Large granular lymphocyte disorders
Clonal vs reactive increases to NK cells
The number of circulating large granular lymphocytes is normally around 0.25×109/L, but may be increased in a range of conditions. However, reactive counts do not usually exceed 0.4x109/L. Where counts approach 2x109/L and are sustained (more than 6 months in the absence of a clear cause) an LGL disorder is likely. Even with lower counts, LGL disorders should be considered where there are cytopenias, or in the context of rheumatoid disease.
The non-aggressive LGL disorders comprise two forms:
- T-cell large granular lymphocytic leukaemia (>85% of cases)
- Chronic lymphoproliferative disorder of NK cells (around 10% of cases)
Generally, both are indolent disorders that affect older individuals. Patients may be asymptomatic, or may present with cytopenias, recurrent infections or fatigue. Splenic enlargement is frequent and LGL cells are usually increased in the bone marrow (>10%). These disorders are more frequent in Asia.
The term LGL lymphocytosis – may be used when clonality is not confirmed, but there are clinical features related to LGL excess (such as neutropenia or anaemia). Persistent polyclonal forms may be seen post-splenectomy or after transplant of BM or solid organs.
The morphology is similar for both types of disorder:
- The count of abnormal cells should be greater than 2 x109/L
- The cells are of medium to large size with abundant cytoplasm
- Cytoplasm generally contains azurophilic granules, but these will be sparse and may occasionally be absent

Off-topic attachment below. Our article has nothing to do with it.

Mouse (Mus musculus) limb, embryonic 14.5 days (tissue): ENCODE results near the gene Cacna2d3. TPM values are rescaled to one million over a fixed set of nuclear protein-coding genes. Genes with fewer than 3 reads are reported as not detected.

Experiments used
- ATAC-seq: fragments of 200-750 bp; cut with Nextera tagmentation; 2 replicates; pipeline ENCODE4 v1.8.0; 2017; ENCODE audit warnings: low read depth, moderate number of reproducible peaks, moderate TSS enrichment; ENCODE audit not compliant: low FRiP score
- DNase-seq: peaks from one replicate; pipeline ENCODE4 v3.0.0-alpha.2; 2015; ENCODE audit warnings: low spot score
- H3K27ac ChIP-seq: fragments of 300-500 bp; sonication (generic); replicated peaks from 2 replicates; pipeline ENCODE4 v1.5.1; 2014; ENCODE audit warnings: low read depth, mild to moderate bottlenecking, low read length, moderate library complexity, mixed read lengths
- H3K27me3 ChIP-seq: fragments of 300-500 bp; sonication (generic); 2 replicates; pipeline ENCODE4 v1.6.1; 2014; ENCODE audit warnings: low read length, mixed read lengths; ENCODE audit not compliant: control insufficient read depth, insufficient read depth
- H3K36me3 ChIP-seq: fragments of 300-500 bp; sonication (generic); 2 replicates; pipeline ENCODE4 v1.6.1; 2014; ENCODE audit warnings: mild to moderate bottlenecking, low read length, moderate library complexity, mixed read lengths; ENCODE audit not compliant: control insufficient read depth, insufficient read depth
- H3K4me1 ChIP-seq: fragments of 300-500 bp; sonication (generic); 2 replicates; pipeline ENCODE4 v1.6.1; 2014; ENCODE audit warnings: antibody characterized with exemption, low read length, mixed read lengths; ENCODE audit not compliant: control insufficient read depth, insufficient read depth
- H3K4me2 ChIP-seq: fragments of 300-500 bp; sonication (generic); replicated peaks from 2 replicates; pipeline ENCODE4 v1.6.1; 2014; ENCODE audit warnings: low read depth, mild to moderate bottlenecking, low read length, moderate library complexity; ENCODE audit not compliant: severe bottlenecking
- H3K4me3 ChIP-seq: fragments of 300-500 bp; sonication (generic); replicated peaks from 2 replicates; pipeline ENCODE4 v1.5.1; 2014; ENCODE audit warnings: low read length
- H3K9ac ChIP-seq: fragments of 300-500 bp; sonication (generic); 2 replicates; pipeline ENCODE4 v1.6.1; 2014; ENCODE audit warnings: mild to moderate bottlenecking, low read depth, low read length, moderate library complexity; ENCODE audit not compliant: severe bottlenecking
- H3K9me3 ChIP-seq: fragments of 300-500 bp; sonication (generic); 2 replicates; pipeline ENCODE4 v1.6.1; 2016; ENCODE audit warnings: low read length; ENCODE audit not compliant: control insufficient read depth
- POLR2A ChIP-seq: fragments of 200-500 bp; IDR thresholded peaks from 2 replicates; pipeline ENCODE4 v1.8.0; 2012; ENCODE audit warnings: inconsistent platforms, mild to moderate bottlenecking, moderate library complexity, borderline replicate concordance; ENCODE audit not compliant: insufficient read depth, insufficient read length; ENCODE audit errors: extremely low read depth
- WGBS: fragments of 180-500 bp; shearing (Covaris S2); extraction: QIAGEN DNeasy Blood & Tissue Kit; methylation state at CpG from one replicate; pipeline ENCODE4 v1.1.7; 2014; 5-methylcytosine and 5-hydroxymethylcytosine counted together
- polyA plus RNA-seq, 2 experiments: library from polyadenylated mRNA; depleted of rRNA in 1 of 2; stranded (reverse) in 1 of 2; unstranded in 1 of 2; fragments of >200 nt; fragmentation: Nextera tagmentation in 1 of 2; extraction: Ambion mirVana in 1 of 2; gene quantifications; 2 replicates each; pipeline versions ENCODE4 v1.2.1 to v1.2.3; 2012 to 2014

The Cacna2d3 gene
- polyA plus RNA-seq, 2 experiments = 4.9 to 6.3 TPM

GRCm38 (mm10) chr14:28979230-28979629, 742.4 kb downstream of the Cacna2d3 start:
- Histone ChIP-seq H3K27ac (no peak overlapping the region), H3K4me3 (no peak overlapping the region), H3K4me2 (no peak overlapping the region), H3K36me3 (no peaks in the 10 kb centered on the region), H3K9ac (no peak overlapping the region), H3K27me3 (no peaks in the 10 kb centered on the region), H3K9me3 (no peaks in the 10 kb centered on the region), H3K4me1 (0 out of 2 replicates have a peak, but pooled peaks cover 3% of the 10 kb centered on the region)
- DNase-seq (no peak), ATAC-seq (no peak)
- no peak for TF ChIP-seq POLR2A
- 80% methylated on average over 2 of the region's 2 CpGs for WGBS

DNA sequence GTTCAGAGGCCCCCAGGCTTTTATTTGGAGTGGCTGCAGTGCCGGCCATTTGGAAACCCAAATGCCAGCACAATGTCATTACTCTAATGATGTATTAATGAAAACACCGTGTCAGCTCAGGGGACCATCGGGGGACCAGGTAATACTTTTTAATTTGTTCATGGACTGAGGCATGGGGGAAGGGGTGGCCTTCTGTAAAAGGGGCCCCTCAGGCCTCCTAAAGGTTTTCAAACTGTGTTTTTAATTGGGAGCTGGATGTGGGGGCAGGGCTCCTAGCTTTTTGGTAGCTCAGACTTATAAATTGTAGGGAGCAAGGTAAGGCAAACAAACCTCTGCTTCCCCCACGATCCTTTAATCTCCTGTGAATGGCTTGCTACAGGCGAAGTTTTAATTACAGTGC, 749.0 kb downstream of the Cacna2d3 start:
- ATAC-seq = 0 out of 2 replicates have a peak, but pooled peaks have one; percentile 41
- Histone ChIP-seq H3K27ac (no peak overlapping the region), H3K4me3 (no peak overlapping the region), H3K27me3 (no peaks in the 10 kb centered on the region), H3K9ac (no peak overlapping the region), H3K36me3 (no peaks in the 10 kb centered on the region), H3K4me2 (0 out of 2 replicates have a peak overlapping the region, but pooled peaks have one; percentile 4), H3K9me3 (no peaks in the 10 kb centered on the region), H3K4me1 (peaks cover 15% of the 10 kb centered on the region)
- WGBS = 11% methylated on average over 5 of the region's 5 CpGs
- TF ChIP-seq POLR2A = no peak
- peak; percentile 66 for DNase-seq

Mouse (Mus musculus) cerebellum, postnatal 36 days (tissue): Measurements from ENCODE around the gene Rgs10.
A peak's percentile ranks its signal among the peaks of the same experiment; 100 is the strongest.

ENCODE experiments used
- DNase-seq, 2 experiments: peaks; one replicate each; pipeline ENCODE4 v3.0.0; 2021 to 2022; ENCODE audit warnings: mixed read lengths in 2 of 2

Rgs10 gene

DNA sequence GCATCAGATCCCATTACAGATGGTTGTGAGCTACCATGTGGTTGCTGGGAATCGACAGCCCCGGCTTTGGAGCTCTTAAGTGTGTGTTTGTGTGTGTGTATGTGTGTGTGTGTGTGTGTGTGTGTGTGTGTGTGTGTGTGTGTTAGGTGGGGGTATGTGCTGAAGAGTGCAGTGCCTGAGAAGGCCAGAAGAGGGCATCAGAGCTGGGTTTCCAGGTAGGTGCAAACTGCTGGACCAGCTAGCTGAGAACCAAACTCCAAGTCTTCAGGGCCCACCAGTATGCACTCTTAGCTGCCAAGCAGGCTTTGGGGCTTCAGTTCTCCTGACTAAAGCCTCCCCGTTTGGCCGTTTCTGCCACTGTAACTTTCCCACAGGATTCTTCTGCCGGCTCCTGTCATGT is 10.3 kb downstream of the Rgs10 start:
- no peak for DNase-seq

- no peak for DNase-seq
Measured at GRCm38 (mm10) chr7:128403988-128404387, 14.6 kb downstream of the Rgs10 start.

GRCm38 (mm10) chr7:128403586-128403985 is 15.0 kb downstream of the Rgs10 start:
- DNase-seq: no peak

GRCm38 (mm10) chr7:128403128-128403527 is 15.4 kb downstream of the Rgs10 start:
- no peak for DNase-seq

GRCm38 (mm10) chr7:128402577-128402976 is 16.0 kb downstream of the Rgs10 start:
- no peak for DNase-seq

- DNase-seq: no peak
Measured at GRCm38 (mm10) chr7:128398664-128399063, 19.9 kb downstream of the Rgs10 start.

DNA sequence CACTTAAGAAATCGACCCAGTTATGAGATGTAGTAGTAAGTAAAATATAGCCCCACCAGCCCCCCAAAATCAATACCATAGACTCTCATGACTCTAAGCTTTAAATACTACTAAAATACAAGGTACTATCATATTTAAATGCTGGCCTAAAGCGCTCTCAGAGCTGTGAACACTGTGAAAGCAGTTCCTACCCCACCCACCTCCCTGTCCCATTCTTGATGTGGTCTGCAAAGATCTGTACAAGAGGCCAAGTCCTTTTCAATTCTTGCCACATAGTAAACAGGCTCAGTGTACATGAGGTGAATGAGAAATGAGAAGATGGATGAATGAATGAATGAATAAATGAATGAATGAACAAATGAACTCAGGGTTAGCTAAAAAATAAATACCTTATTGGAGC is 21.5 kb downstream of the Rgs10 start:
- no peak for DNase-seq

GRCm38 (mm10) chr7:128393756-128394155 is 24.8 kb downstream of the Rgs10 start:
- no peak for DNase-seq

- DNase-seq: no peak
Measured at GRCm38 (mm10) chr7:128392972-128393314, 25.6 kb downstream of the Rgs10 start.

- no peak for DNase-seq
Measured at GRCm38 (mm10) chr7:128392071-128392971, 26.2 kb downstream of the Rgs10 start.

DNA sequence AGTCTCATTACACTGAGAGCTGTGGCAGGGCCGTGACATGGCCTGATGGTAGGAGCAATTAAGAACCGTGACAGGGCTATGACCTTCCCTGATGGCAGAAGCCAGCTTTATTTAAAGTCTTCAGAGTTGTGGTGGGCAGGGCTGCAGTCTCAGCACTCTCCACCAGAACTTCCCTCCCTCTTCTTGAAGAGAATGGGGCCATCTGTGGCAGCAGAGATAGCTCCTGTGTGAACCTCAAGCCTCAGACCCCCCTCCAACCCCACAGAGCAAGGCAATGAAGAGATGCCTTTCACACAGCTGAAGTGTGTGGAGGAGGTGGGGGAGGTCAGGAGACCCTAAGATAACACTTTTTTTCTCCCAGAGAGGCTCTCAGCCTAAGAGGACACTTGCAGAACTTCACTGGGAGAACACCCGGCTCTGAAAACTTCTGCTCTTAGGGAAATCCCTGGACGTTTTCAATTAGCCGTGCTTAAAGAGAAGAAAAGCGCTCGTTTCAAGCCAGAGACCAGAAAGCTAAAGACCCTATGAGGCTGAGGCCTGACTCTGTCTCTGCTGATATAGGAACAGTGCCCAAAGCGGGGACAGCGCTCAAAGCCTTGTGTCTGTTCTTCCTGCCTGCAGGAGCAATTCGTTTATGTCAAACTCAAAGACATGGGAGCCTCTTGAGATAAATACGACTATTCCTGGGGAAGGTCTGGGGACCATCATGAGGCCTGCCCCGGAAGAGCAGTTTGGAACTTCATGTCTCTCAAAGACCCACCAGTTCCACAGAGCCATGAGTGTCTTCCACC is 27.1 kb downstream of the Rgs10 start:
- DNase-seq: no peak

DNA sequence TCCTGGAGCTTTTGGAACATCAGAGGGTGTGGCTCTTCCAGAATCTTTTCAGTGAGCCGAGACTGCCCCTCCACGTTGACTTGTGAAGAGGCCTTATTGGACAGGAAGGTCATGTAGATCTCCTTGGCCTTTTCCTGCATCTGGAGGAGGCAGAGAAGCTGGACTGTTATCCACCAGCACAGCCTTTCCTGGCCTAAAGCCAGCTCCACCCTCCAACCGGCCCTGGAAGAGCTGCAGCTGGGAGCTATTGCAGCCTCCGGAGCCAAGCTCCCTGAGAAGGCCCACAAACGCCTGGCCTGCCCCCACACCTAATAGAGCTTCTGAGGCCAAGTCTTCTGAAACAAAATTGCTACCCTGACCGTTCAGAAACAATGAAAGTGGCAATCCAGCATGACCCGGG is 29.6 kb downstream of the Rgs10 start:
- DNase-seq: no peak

- Nucleus is most often round or kidney-shaped, while chromatin is often soft and indistinct
Note some cases have atypical appearance and may be mistaken for other LPD so immunophenotype may be more sensitive for diagnosis in some instances
IMMUNOPHENOTYPIC RECOGNITION OF LGL cells
CD16, CD56 and CD57 are useful in detecting both T cell and NK cell forms although aberrant features should be expected. The immunophenotype will generally allow distinction between T cell and NK cell forms.
Recognising LGL cells generally requires the typical sparse granules within cytoplasm to be present (the upper of the two LGL cells). However, granules may sometimes be very sparse or absent (the lower cell). In those cases look for the other typical features - pale blue cytoplasm that often appears to "flow" against adjacent red cells, as well as an angular nucleus (reminiscent of some cases of CLL) with very indistinct chromatin pattern that may contain a subtle nucleolus. Other features related to the autoimmune effects associated with LGL lymphocytosis may be found - look particularly for neutropenia.
OTHER CONFIRMATORY TESTS
Clonal chromosomal abnormalities may be seen but are not frequent.
TCR gene studies can be used to confirm clonality of T cell LGL cell, and targeted NGS may confirm STAT3 mutations (present in 30-40% of cases). It is difficult to assess the clonality of NK-LGL because these cells do not express TCR; also STAT3 tends not to be mutated.
May show intrasinusoidal infiltrates with expression of TIA-1 in T-cell forms